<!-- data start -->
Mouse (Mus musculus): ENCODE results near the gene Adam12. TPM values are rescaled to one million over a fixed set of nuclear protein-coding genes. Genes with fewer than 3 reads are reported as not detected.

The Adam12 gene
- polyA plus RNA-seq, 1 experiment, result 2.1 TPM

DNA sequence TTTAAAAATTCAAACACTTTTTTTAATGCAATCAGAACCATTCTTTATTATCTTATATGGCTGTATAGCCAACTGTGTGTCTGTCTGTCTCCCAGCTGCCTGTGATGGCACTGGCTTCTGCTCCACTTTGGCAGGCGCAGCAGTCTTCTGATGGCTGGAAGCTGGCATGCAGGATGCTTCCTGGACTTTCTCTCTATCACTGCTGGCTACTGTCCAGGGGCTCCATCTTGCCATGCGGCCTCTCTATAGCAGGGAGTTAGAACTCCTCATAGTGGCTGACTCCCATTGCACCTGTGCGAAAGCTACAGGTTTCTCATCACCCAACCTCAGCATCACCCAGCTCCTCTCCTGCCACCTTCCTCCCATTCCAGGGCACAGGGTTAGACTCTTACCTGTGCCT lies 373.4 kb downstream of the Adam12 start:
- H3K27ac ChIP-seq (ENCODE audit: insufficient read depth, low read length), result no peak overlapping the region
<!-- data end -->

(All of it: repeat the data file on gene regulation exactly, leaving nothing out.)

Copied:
Mouse (Mus musculus): ENCODE results near the gene Adam12. TPM values are rescaled to one million over a fixed set of nuclear protein-coding genes. Genes with fewer than 3 reads are reported as not detected.

The Adam12 gene
- polyA plus RNA-seq, 1 experiment, result 2.1 TPM

DNA sequence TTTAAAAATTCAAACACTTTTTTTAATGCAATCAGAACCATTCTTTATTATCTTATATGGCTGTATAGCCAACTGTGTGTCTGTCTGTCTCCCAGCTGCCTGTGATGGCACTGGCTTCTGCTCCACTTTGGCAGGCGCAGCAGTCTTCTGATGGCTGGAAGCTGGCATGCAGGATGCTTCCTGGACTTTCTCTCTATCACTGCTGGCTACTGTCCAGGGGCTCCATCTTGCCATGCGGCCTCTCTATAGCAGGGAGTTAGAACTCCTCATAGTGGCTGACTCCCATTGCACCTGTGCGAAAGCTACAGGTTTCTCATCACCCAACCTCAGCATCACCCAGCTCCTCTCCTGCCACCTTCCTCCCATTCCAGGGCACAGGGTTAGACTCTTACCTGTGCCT lies 373.4 kb downstream of the Adam12 start:
- H3K27ac ChIP-seq (ENCODE audit: insufficient read depth, low read length), result no peak overlapping the region